Diplomatic History Post 1945

School: School of Government and Society
Department: Department of Political Science and International Studies

Second year module

Lecturer: Dr Richard Lock-Pullan

This course will focus on international relations and the changes in the international system from the outbreak of the Second world War up until the end of the Cold War. In the first term the emphasis will be on the breakdown of the old European order and the emergence of a bipolar world divided into two opposing blocs, one led by the United States and the other by the Soviet Union. Topics to be considered here include the origins of WWII and the diplomacy of the grand alliance between 1941 and 1945; the origins of the cold war in the immediate post-war period in Europe; its extension to Asia; the European retreat from Empire in the immediate post-war period and the strategic balance between East and West in the 1950s.

The second term will concentrate on the period from the mid 1960s to 1989 when the domination of the two superpowers was being challenged not only within the blocs themselves but by the emergence of new centres of power. Here we will focus on decolonisation and its legacy; the end of empire and superpower involvement in the Third World; China's relations with the US and the USS; the continuing conflict in the Middle East; the rise and fall of détente in the 1970s and the transformation of the postwar order in the 1980s with the collapse of the Soviet Union and the end of the Cold War.

Learning outcomes

At the end of the module students are expected to:

  • Demonstrate a critical appreciation of how events leading up to the outbreak of World War II and the Cold War after 1945 contributed to the changing nature of international relations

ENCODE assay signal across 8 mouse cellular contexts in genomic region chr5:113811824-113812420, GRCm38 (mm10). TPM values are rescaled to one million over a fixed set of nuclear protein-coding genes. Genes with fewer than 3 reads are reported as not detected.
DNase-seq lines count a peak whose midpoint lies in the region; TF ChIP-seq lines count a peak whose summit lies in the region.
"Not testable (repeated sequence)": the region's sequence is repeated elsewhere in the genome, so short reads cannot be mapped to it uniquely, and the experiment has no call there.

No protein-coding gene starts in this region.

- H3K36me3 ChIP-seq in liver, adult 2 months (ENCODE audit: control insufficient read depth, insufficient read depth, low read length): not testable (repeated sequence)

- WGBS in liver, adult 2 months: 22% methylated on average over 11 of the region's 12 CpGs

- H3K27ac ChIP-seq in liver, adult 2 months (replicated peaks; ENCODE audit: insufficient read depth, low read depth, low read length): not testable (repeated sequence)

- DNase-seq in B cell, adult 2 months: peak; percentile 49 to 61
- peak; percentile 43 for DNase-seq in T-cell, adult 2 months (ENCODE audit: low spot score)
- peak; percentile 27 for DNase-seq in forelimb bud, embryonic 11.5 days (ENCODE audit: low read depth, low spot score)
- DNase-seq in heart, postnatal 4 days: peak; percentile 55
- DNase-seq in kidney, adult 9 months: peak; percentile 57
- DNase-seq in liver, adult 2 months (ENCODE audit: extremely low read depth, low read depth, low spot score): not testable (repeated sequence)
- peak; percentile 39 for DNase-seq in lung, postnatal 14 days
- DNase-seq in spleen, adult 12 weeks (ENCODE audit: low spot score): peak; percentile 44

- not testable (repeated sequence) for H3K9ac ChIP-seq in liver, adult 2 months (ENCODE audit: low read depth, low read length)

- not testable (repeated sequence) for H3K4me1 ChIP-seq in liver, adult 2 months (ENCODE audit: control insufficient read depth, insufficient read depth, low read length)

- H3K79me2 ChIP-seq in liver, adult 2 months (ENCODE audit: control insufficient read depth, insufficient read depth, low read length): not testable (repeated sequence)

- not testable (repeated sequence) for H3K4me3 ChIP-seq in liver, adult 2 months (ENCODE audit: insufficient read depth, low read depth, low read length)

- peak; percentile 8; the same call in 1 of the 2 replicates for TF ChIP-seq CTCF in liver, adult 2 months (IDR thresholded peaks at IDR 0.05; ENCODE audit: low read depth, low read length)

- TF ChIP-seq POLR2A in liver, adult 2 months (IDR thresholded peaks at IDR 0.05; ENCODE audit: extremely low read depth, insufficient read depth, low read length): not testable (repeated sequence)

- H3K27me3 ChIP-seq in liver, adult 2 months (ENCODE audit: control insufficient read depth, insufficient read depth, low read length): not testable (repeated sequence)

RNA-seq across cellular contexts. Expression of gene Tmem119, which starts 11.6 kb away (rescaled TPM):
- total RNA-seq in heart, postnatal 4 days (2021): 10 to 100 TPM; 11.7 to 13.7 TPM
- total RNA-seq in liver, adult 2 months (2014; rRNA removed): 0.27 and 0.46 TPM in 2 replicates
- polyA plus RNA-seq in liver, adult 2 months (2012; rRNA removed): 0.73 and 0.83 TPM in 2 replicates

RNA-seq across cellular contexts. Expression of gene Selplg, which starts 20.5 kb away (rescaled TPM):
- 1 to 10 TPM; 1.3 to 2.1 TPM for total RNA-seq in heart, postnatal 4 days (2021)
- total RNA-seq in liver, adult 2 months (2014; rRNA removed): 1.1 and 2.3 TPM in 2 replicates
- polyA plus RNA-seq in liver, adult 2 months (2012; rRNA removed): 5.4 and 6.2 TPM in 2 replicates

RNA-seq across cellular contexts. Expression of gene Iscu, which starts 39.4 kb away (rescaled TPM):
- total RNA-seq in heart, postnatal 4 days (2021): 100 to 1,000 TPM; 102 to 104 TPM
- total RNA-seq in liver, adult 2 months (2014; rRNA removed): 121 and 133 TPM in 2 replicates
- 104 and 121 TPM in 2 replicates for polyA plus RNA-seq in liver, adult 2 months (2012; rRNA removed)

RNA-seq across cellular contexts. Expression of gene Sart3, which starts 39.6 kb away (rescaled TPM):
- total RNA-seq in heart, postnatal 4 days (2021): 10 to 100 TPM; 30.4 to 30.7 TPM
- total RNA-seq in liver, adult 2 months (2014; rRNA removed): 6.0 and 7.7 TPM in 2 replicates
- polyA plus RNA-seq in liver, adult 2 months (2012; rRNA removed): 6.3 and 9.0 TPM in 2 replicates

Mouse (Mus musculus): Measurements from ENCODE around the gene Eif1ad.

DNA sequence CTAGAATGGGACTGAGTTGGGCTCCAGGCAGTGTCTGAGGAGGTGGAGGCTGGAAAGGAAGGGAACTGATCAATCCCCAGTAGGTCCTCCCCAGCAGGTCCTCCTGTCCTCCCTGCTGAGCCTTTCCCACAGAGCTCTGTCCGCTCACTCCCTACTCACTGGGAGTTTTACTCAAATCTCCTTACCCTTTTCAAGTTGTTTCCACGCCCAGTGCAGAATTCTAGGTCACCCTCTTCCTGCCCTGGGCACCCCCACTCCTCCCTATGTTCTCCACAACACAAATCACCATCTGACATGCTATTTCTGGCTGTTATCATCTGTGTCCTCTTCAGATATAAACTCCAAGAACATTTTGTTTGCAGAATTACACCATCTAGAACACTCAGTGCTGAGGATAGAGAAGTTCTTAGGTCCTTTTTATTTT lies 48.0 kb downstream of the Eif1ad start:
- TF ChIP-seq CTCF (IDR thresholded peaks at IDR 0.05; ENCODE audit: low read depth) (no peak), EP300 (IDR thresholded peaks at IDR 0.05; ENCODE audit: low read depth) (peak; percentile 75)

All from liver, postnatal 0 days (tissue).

• Demonstrate a critical appreciation of how the dynamics of the bi-polar global context  during the Cold War impacted on global and international affairs
  • Demonstrate a critical appreciation of how tensions within the bi-polar order and the rise of new powers transformed the dynamics of the cold-war global order.

Assessment

  • Term One: 1,500 words assessed essay (40%)
  • Term Two: Presentation (10%)
  • Term Three: 2 hour examination (50%)

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The modules listed on the website for this programme are regularly reviewed to ensure they are up-to-date and informed by the latest research and teaching methods. Unless indicated otherwise, the modules listed for this programme are for students starting in 2017. We aim to publish any changes to compulsory modules and programme structure for 2018 entry by 01 September 2017 and recommend you refer back to this page shortly after that date for any changes. On rare occasions, we may need to make unexpected changes to compulsory modules after that date; in this event we will contact offer holders as soon as possible to inform or consult them as appropriate.